Hi, I was wondering if I substitute the flour with gluten free flour and water for the almond milk would the cake turn out fine?
Hi Jen. I would advise not to make these substitutions as water is not a suitable replacement for the almond milk as it will change the flavour and texture of the cake. As for the gluten free flour, I have not tested it in this recipe but I would suggest you would end up with a denser cake as the removal of the gluten has not been accounted for. Thanks.
I just discovered your blog while trying to find a frosting recipe for my daughter who is dairy and soy free. I’m really excited to try this! However, I have a son who is allergic to almonds. (My life is super fun!) do you think this recipe would hold up if I substitute the almond extract and almond milk? What would you suggest?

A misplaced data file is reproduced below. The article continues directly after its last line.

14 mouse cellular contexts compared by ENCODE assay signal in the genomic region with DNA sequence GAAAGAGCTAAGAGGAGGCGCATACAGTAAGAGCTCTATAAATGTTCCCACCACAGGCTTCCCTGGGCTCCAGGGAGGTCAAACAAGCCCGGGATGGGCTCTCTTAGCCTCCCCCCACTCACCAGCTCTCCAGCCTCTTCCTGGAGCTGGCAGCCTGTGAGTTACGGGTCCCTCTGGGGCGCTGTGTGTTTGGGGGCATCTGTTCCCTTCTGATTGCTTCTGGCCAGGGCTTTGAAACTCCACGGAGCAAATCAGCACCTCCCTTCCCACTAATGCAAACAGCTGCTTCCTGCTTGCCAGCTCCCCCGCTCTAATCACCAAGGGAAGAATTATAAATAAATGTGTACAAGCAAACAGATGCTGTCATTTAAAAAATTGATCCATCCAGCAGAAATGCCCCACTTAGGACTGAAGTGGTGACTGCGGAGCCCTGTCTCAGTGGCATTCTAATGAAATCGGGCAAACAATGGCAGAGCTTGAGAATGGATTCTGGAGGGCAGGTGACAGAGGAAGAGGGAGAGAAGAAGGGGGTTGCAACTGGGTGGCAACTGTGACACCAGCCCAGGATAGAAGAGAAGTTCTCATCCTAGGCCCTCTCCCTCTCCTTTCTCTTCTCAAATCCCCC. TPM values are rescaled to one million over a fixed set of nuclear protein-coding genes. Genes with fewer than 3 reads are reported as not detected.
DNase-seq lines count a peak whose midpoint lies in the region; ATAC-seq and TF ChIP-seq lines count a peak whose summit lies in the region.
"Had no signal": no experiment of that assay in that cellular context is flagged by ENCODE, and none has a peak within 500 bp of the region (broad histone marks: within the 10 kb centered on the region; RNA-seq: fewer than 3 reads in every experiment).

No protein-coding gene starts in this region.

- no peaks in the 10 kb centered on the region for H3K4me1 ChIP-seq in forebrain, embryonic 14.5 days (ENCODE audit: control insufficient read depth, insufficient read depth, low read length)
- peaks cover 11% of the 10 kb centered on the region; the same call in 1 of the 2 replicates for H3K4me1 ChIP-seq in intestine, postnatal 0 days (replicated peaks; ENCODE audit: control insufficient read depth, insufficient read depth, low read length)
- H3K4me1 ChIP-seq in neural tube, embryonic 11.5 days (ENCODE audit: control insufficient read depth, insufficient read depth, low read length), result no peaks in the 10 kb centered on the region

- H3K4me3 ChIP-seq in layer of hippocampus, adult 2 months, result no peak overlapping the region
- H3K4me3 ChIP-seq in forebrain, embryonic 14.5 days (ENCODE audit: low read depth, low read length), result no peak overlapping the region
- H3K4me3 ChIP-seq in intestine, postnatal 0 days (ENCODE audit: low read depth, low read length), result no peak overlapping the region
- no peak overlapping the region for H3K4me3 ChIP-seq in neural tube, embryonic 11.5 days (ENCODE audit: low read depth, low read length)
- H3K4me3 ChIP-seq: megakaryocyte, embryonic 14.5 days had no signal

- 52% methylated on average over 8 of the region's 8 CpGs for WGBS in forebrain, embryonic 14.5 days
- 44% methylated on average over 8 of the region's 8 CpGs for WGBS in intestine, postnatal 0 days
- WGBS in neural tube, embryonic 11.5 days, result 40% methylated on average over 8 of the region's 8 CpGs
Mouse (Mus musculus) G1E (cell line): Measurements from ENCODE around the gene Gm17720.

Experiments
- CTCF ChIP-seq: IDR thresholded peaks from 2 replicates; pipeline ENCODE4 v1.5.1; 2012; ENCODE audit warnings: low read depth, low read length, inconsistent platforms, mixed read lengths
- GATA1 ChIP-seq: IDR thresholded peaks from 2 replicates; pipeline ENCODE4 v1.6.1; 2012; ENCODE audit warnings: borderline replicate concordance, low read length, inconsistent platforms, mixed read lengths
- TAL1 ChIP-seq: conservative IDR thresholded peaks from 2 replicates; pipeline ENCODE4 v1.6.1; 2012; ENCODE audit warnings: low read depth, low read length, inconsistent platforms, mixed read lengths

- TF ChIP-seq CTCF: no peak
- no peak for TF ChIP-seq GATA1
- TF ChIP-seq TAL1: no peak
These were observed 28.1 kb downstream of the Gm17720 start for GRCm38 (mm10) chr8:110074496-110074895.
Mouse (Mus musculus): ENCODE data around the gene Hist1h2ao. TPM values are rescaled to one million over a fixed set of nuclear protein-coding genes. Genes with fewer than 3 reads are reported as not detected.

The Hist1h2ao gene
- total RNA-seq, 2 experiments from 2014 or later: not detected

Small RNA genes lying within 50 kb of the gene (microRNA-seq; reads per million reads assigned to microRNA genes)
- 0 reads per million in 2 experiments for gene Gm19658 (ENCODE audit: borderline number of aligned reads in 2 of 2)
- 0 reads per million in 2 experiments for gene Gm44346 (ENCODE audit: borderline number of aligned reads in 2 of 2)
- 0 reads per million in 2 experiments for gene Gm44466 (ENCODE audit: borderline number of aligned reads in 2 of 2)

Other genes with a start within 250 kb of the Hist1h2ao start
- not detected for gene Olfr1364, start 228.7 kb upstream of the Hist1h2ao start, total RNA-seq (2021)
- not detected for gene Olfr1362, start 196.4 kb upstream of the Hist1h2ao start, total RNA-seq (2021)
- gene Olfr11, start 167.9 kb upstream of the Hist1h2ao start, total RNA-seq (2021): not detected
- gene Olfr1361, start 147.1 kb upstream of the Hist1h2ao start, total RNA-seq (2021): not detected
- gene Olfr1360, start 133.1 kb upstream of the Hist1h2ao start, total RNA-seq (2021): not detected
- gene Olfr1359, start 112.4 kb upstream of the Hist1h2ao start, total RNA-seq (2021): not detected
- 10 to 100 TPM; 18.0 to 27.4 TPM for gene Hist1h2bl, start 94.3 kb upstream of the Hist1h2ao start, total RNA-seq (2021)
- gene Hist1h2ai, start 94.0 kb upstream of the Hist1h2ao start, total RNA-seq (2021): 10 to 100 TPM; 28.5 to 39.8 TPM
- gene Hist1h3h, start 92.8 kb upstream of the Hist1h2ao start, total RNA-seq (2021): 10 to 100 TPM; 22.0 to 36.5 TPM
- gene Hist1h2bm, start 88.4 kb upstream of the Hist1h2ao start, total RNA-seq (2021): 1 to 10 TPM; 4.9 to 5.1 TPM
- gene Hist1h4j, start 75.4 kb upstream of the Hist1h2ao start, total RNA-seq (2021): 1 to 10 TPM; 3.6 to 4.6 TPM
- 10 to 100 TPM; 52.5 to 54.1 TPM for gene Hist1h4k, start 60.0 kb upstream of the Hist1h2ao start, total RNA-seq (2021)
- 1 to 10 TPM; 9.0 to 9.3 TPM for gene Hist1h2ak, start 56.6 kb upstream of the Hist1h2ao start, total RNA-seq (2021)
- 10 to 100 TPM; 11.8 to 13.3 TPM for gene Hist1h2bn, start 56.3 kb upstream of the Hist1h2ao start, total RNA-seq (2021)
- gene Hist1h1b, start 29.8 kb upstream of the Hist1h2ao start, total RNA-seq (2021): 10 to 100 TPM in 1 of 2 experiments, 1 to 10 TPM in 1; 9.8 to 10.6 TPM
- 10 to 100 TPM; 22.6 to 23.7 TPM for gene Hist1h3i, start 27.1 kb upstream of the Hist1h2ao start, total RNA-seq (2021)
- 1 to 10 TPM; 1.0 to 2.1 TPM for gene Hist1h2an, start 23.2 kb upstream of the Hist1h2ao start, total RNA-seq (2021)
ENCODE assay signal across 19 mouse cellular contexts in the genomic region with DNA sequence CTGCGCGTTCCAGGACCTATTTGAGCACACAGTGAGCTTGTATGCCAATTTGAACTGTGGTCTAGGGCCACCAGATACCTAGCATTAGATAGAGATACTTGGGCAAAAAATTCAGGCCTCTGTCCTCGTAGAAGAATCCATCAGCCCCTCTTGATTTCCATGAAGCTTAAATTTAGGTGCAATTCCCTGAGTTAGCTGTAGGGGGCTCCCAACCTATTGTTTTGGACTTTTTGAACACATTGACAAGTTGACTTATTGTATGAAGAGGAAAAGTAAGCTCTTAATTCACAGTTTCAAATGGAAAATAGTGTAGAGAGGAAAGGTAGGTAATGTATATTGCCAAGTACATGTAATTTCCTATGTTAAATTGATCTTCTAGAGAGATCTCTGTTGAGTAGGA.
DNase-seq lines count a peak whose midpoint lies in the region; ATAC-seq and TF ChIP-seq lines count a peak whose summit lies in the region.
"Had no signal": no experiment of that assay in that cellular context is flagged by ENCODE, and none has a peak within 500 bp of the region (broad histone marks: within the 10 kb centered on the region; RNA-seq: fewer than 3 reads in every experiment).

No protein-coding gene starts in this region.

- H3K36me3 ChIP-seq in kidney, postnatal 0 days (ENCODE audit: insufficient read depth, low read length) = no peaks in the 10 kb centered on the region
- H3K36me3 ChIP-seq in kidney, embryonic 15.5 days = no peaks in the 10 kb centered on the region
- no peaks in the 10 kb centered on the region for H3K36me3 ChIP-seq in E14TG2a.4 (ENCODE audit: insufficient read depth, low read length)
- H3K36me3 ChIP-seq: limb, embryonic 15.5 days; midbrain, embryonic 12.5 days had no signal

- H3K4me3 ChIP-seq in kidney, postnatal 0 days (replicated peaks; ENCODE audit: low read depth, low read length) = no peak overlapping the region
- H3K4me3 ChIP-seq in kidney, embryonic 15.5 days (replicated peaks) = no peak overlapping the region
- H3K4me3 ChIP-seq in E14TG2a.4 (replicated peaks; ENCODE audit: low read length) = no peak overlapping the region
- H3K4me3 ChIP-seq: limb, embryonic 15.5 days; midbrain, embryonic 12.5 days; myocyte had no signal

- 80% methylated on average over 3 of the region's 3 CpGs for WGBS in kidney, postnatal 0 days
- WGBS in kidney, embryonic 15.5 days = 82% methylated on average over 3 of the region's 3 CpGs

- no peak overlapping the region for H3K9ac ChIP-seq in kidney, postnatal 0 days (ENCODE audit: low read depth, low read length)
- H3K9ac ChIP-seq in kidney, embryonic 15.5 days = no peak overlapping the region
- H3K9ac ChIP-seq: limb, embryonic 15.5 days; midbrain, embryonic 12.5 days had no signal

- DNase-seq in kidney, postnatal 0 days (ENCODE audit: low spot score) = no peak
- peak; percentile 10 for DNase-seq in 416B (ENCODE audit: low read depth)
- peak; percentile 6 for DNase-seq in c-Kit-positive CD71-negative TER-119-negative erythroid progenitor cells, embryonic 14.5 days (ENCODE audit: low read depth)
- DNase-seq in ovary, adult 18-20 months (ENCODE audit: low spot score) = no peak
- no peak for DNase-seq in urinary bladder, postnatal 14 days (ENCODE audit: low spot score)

Hi Lynsee! I’m so glad your here – it can be hard to find recipes that cater for allergies and still taste good!
For this cake, if you don’t mind the subtle taste of coconut, coconut milk (the stuff from the can) would work here perfectly and just leave out the almond extract. Otherwise oat milk would also work.
Hi! I love the look of this cake. I will probably make it in a smaller scale for my daughters first birthday cake. One question on the icing. How did you get it to look like a purple/white marble/swirl look?
Thanks Karen! That sounds perfect 🙂
To do the two tone style of frosting, I add white frosting to one side of my piping bag with a spatula pressing it agains the side, then do the same to the other side with the purple frosting. When you go to pipe, these colours swirl together which will give you that two tone swirl effect.